The only glimmer of hope in Archibald’s lonely life comes when folklorists find him and show an interest in the old Gaelic songs he is more than willing to sing for them. Then a granddaughter asks him to help train a family group to compete in a Gaelic song contest, with the winning group to be sent to Halifax, where they will stay for six days, performing on radio and television and even appearing before members of the royal family. Archibald sees this as his chance to help preserve the songs his ancestors brought with them from the Highlands. However, most of the other singers, including his granddaughter, see the venture merely as a way to get a free vacation and to make a little money. They cannot understand Archibald’s reluctance to cut the songs to fit the promoters’ time schedule, nor can the promoters understand his insistence that narratives that are halted midway through will make no sense. After all, they argue, the audience does not know the language. Archibald cannot compromise. He refuses to cut the songs, and the promoters turn to a group that will sing nonsense syllables if they are paid enough.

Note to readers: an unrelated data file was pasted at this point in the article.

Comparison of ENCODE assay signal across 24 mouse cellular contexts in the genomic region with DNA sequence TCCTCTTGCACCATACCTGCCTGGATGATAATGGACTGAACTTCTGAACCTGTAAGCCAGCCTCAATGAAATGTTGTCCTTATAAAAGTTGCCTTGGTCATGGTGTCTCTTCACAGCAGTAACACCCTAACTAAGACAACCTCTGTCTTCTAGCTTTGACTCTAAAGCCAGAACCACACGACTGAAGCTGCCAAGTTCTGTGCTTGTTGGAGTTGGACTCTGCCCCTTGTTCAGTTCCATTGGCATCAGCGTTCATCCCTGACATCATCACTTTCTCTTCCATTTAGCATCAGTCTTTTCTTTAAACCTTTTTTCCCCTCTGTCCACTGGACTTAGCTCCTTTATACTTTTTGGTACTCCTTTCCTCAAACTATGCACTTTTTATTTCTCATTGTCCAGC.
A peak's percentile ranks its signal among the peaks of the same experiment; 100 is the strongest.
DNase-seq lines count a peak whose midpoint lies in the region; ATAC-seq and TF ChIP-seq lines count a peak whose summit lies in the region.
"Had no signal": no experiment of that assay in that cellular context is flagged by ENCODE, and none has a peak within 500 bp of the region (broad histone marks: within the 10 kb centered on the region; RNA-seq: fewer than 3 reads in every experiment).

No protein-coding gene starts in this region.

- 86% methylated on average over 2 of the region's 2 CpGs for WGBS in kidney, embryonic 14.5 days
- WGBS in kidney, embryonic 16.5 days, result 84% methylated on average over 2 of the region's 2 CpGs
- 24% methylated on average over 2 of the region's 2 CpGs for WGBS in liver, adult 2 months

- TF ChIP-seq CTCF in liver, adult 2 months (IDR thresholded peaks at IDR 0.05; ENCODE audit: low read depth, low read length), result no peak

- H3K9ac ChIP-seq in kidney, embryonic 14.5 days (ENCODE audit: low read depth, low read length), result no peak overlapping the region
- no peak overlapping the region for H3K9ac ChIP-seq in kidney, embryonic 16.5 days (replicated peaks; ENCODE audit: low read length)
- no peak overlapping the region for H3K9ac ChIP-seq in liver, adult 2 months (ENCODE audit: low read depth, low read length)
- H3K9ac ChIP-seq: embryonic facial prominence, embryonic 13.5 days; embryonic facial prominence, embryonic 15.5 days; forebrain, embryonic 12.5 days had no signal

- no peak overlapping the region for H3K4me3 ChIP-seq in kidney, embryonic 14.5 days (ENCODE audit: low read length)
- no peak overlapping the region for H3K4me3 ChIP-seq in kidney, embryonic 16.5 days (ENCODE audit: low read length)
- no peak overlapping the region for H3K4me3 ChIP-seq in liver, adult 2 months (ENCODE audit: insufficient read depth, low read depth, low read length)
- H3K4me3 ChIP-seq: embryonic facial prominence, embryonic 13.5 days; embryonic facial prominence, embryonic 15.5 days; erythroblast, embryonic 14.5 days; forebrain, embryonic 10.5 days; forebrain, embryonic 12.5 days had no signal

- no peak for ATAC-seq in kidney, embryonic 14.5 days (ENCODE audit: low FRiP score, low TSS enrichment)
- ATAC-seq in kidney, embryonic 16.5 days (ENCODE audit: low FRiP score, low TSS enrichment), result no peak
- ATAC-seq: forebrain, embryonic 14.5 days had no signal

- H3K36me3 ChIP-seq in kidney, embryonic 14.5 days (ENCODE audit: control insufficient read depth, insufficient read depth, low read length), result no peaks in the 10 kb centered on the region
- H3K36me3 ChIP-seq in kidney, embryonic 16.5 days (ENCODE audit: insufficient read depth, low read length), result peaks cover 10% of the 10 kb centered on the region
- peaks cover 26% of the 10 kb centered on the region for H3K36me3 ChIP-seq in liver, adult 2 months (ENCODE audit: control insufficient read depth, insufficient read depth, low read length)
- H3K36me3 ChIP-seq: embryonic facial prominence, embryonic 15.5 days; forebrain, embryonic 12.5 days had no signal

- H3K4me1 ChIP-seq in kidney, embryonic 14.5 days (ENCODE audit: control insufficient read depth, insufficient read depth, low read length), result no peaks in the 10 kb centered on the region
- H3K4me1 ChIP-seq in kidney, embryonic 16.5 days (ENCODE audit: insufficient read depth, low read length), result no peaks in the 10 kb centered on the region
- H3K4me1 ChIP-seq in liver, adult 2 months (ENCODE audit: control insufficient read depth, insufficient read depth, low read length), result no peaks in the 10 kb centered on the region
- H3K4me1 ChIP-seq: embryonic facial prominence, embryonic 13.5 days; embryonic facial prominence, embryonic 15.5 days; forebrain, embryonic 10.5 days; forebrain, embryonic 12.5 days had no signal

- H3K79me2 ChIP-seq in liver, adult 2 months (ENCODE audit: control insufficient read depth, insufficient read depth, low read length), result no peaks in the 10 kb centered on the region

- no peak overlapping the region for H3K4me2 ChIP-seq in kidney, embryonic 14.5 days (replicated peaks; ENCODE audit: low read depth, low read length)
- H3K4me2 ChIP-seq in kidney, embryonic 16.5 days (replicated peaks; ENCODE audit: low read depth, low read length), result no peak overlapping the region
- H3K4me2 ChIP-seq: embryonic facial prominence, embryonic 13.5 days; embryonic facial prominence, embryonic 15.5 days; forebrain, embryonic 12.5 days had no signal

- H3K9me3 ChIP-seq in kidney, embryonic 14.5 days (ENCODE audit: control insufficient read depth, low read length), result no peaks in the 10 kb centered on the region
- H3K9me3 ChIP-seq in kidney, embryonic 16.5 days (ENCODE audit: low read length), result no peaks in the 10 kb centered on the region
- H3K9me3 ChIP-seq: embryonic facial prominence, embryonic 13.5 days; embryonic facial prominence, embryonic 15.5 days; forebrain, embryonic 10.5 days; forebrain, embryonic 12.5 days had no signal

Davison later compiled a handful of writings—including letters, an obituary for H. G. Wells , and his reconstruction of Orwell's list —into Lost Orwell: Being a Supplement to The Complete Works of George Orwell , which was published by Timewell Press in 2006, with a paperback published on 25 September 2007. In 2011, Davison's selection of letters and journal entries were published as George Orwell: A Life in Letters and Diaries by Harvill Secker.  A selection by Davison from Orwell's journalism and other writings were published by Harvill Secker in 2014 under the title Seeing Things as They Are .
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